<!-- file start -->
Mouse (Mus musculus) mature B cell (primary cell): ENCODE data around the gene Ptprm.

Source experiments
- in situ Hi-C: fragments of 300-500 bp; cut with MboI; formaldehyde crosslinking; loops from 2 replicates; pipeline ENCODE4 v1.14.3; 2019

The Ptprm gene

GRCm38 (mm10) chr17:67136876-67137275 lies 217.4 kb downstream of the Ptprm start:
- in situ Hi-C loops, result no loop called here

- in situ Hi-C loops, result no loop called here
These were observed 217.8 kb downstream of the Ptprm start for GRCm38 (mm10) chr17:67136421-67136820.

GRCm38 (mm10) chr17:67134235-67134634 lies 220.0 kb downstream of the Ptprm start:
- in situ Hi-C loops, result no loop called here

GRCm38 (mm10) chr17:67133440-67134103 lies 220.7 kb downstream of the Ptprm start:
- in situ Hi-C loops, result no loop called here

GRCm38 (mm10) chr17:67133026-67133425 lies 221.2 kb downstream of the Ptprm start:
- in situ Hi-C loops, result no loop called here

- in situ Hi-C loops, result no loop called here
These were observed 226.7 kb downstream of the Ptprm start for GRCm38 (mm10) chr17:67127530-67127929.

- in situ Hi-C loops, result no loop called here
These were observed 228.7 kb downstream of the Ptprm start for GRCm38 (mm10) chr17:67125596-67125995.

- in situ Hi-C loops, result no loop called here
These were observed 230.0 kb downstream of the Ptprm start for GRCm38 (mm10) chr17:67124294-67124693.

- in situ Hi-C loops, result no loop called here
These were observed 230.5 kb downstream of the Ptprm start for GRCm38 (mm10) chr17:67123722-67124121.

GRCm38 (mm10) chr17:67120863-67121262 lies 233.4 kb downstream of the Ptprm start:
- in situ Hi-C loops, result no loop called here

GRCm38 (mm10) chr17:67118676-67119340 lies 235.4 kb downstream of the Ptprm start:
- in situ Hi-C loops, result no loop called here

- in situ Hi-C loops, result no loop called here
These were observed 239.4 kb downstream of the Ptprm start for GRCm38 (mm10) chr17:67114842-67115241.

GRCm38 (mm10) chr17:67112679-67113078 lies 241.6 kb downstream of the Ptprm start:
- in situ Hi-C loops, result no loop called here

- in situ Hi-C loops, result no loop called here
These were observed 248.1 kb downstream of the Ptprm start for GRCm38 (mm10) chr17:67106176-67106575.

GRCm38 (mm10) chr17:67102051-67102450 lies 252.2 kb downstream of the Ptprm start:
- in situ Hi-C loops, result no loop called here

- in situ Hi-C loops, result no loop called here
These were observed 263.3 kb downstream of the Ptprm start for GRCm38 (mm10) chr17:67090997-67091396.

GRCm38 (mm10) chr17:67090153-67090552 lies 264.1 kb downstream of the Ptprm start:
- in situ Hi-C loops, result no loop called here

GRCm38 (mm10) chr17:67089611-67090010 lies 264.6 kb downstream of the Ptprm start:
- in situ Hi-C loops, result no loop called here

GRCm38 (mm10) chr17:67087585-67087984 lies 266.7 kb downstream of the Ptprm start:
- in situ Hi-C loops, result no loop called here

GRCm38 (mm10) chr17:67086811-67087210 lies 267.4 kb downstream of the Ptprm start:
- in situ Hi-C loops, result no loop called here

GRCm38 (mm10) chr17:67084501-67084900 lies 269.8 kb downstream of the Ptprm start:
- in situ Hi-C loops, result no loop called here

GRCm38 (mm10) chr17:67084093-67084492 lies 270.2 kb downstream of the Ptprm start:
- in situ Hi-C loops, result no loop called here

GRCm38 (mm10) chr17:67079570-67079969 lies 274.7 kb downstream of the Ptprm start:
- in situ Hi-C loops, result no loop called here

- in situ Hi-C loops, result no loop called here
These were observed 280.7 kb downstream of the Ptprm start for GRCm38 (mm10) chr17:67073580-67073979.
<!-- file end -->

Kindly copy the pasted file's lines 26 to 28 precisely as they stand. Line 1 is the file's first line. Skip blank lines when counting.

- in situ Hi-C loops, result no loop called here

- in situ Hi-C loops, result no loop called here
These were observed 239.4 kb downstream of the Ptprm start for GRCm38 (mm10) chr17:67114842-67115241.